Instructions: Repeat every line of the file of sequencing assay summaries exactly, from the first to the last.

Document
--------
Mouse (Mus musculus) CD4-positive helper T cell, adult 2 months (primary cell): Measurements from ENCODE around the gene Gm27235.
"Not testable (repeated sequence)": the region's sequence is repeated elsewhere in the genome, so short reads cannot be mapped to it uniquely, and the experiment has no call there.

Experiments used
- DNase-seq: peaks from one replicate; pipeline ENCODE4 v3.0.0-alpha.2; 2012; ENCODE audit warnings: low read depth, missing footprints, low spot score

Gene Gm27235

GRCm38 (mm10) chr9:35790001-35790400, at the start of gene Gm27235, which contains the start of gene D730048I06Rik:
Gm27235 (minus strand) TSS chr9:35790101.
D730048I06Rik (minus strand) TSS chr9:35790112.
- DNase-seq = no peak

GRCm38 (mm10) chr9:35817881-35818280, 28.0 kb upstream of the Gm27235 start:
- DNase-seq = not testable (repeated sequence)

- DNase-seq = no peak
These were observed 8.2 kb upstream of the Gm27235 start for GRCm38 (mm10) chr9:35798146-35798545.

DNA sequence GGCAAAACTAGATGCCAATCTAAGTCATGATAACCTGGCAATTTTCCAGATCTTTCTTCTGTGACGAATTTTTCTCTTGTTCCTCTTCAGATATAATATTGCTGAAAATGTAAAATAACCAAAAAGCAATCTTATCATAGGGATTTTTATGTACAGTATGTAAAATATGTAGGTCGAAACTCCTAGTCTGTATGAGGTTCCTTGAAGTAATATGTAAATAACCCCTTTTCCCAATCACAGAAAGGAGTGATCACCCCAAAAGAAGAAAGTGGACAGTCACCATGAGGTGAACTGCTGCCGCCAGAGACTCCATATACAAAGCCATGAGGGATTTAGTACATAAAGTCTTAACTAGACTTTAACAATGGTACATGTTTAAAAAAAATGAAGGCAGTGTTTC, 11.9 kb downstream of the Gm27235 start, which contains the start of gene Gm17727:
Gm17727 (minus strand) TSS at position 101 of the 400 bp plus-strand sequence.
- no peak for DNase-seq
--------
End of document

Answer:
Mouse (Mus musculus) CD4-positive helper T cell, adult 2 months (primary cell): Measurements from ENCODE around the gene Gm27235.
"Not testable (repeated sequence)": the region's sequence is repeated elsewhere in the genome, so short reads cannot be mapped to it uniquely, and the experiment has no call there.

Experiments used
- DNase-seq: peaks from one replicate; pipeline ENCODE4 v3.0.0-alpha.2; 2012; ENCODE audit warnings: low read depth, missing footprints, low spot score

Gene Gm27235

GRCm38 (mm10) chr9:35790001-35790400, at the start of gene Gm27235, which contains the start of gene D730048I06Rik:
Gm27235 (minus strand) TSS chr9:35790101.
D730048I06Rik (minus strand) TSS chr9:35790112.
- DNase-seq = no peak

GRCm38 (mm10) chr9:35817881-35818280, 28.0 kb upstream of the Gm27235 start:
- DNase-seq = not testable (repeated sequence)

- DNase-seq = no peak
These were observed 8.2 kb upstream of the Gm27235 start for GRCm38 (mm10) chr9:35798146-35798545.

DNA sequence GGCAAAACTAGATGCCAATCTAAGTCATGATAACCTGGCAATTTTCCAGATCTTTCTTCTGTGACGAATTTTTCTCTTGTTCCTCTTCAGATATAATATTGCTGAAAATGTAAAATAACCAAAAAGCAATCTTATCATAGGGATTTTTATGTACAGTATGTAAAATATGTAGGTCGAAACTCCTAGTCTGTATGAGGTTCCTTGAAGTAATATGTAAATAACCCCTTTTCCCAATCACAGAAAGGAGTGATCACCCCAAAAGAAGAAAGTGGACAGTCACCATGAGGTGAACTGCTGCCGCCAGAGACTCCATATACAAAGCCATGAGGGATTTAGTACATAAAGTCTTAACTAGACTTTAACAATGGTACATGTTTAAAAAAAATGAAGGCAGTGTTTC, 11.9 kb downstream of the Gm27235 start, which contains the start of gene Gm17727:
Gm17727 (minus strand) TSS at position 101 of the 400 bp plus-strand sequence.
- no peak for DNase-seq